For more than 40 years, Louise Glück has been publishing poetry that pierces through life’s quotidian details into deeper veins of meaning. Her themes brood upon loneliness, divorce, and death, leaving little respite from the darker features of existence. Yet, there is in her depiction of nature a sense of the doubleness of life: its goodness alongside its fading temporality.
In one of her five-stanza narratives, entitled “Averno,” Glück scans the horizon to find meaning within the world, as her narrator comes alongside children, other young people, and a few aged fellow travelers. Yet, by the time she arrives at her final stanza, Nature’s fecundity has left the narrator puzzling, for it fails to take stock of human memory:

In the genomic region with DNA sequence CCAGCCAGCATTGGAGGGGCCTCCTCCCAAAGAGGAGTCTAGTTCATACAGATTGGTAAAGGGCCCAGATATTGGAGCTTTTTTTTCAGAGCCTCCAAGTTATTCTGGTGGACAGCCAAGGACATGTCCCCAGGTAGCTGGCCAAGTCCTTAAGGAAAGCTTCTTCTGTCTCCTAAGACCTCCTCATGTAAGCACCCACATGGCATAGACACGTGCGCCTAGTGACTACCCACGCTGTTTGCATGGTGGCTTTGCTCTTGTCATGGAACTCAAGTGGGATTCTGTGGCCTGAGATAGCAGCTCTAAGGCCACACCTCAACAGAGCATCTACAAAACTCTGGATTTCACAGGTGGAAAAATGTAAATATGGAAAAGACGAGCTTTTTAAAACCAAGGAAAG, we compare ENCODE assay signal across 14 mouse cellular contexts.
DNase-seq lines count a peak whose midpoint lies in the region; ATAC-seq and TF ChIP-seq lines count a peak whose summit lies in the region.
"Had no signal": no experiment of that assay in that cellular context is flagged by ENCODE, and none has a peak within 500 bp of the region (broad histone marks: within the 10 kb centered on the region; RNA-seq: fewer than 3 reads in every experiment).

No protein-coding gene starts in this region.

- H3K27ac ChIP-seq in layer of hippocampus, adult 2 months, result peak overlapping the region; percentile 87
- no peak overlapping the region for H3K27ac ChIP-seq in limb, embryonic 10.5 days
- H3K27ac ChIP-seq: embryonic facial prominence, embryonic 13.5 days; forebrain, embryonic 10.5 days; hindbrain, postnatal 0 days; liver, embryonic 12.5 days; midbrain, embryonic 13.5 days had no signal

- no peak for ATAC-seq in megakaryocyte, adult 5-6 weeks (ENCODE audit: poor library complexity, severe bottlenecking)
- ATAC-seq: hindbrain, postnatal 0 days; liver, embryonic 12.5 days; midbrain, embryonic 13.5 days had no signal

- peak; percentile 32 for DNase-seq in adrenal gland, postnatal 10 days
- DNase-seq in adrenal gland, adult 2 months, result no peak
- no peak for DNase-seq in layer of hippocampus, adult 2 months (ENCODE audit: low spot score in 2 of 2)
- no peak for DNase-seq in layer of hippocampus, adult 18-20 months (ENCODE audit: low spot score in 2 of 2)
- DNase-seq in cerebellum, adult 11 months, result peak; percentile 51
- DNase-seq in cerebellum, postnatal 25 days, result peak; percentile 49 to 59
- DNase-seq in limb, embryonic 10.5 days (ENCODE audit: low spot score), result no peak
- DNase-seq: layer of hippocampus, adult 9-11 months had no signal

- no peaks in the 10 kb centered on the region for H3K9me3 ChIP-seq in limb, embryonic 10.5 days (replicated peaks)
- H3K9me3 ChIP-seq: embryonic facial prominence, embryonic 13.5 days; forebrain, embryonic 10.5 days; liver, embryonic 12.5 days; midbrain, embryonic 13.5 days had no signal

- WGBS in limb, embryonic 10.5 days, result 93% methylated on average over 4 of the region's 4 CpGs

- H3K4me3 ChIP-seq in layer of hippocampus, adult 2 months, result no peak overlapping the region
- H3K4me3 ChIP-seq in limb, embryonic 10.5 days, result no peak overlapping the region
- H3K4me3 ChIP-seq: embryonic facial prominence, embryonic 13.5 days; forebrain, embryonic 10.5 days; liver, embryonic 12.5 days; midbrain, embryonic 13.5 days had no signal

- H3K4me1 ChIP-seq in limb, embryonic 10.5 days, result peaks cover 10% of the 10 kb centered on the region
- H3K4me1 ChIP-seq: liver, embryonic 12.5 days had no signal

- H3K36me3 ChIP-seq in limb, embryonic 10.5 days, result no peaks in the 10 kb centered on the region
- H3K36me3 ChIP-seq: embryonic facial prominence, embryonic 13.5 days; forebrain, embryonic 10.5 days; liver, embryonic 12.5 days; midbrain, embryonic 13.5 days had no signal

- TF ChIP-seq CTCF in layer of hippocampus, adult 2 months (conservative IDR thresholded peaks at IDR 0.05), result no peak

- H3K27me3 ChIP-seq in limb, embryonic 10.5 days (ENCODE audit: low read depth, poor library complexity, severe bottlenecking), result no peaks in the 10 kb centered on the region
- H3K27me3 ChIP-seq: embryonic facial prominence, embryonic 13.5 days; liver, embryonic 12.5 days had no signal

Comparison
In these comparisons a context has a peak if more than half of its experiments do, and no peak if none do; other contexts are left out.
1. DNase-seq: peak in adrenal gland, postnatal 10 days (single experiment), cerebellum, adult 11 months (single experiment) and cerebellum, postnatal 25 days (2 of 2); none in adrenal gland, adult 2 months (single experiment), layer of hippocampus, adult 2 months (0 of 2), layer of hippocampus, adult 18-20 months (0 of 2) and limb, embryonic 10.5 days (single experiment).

Such scenes of reflection are plentiful in Glück’s work, and, they are bound to leave the reader brooding on deeper questions. Her technical acumen is apparent in every line, so rest assured that you are in the hands of a craftsman. And, as Walt Hunt explains in his Atlantic review, “the ultimate point, in Glück, is not despair or resignation, but the abandonment of a ‘wish to return,’ whether to a first garden, a first view of the earth, an origin story, or an undamaged relation to the world.”
Over the years, Glück has been honored with numerous awards, including PEN, Pulitzer, Bollinger, a National Humanities Medal, and a Gold Medal for Poetry from the American Academy of Arts and Letters. Then, just last Thursday, she was awarded the Nobel Prize for Literature, celebrating a lifetime of achievement. In the words of the Nobel Committee, Glück possesses an “unmistakable poetic voice that with austere beauty makes individual existence universal.”
Perhaps now would be as good a time as any to discover (or re-discover) Glück’s gift with language and her vision of a world shot-through with wonder: “As though the sun blinded you for a moment.”